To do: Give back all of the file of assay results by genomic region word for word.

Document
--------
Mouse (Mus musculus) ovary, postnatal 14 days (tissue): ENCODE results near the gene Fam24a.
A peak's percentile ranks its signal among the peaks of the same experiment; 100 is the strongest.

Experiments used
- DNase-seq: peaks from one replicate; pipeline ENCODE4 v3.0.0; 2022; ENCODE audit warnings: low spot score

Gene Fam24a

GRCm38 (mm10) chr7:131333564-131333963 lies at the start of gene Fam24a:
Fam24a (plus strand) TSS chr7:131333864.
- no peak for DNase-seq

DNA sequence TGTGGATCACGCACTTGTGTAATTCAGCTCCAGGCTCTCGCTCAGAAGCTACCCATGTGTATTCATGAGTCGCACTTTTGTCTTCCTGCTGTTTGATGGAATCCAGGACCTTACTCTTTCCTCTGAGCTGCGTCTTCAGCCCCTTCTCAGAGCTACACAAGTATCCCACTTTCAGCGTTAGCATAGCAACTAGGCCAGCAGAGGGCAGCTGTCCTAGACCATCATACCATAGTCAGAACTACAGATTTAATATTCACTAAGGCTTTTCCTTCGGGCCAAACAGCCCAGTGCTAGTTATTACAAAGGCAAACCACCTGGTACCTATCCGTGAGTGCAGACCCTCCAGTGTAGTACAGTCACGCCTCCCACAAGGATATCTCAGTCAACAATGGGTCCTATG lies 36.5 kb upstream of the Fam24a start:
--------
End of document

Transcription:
Mouse (Mus musculus) ovary, postnatal 14 days (tissue): ENCODE results near the gene Fam24a.
A peak's percentile ranks its signal among the peaks of the same experiment; 100 is the strongest.

Experiments used
- DNase-seq: peaks from one replicate; pipeline ENCODE4 v3.0.0; 2022; ENCODE audit warnings: low spot score

Gene Fam24a

GRCm38 (mm10) chr7:131333564-131333963 lies at the start of gene Fam24a:
Fam24a (plus strand) TSS chr7:131333864.
- no peak for DNase-seq

DNA sequence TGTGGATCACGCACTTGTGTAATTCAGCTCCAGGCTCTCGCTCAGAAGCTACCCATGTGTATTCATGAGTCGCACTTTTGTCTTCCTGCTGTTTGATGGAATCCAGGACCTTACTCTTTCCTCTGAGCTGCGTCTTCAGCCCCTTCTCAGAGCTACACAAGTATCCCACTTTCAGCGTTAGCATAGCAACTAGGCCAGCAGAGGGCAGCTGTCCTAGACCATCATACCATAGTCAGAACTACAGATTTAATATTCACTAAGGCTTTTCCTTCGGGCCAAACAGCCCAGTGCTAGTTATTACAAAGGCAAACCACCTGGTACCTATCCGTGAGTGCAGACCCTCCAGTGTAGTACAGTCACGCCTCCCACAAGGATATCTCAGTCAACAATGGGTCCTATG lies 36.5 kb upstream of the Fam24a start: